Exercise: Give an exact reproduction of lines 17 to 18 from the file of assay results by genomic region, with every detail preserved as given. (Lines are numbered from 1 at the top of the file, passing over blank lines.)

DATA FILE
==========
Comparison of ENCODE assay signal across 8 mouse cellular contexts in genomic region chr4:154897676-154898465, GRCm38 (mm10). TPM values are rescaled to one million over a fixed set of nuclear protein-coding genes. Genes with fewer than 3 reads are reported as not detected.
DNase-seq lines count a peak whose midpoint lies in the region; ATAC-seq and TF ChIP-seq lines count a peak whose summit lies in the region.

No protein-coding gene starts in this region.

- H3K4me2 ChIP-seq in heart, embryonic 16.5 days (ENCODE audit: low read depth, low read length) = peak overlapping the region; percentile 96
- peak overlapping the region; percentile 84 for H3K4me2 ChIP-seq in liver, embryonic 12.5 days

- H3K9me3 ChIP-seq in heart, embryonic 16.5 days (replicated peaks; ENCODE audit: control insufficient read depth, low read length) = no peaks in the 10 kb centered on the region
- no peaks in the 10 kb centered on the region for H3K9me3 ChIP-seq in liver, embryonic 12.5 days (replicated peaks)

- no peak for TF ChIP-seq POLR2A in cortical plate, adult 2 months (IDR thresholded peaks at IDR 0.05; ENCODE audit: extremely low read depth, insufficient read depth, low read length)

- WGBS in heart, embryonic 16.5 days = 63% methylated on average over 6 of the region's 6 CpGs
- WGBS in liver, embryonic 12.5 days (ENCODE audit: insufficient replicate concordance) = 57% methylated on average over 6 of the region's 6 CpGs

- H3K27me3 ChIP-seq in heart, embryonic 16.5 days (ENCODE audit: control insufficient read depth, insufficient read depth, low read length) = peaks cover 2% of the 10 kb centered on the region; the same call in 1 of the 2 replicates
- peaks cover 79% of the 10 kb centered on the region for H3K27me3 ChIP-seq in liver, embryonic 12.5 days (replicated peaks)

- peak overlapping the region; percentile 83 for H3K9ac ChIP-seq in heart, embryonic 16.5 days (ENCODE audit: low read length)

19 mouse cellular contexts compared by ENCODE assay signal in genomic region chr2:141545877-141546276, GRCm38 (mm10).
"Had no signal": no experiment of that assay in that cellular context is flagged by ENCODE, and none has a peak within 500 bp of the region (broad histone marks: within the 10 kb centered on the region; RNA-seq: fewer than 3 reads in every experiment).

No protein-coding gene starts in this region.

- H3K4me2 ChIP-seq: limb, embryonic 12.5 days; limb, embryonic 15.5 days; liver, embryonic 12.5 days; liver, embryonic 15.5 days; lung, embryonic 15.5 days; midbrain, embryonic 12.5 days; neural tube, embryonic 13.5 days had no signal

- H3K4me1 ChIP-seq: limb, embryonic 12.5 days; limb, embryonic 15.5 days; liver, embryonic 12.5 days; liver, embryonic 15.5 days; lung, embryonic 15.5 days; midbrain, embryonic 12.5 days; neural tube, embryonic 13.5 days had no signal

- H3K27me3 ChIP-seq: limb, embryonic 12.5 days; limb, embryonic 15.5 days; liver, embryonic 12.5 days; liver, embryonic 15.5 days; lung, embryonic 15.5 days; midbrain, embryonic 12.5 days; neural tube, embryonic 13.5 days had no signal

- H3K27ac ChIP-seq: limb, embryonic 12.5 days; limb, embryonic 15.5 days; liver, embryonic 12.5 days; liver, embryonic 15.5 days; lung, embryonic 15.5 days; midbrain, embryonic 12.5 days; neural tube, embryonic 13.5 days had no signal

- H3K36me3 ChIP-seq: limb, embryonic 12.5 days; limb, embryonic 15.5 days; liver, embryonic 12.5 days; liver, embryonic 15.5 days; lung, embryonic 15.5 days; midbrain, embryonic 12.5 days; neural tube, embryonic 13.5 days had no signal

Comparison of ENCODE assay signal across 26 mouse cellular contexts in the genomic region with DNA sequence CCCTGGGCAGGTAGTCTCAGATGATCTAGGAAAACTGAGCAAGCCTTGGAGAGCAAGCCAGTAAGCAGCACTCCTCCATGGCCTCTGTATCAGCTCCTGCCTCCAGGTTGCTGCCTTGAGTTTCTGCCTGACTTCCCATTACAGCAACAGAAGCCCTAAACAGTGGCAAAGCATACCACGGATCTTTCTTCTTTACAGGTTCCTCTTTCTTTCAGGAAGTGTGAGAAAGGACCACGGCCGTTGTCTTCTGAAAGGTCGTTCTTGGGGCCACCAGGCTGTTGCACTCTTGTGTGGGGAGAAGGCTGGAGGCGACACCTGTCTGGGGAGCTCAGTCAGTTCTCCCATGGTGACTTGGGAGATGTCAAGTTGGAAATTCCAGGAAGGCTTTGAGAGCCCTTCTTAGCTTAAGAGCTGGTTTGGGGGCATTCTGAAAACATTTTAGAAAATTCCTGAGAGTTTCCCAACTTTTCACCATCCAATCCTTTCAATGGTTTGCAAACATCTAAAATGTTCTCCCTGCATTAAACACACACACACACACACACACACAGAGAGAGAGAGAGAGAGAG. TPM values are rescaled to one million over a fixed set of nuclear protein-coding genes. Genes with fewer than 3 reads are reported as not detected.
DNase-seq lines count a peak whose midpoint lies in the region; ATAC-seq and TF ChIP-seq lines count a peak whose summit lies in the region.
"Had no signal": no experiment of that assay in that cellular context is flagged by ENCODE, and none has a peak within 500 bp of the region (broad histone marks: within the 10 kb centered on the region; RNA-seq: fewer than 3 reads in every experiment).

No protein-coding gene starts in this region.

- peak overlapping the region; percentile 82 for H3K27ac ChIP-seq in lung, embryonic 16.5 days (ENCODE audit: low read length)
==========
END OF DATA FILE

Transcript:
- H3K4me2 ChIP-seq: limb, embryonic 12.5 days; limb, embryonic 15.5 days; liver, embryonic 12.5 days; liver, embryonic 15.5 days; lung, embryonic 15.5 days; midbrain, embryonic 12.5 days; neural tube, embryonic 13.5 days had no signal

- H3K4me1 ChIP-seq: limb, embryonic 12.5 days; limb, embryonic 15.5 days; liver, embryonic 12.5 days; liver, embryonic 15.5 days; lung, embryonic 15.5 days; midbrain, embryonic 12.5 days; neural tube, embryonic 13.5 days had no signal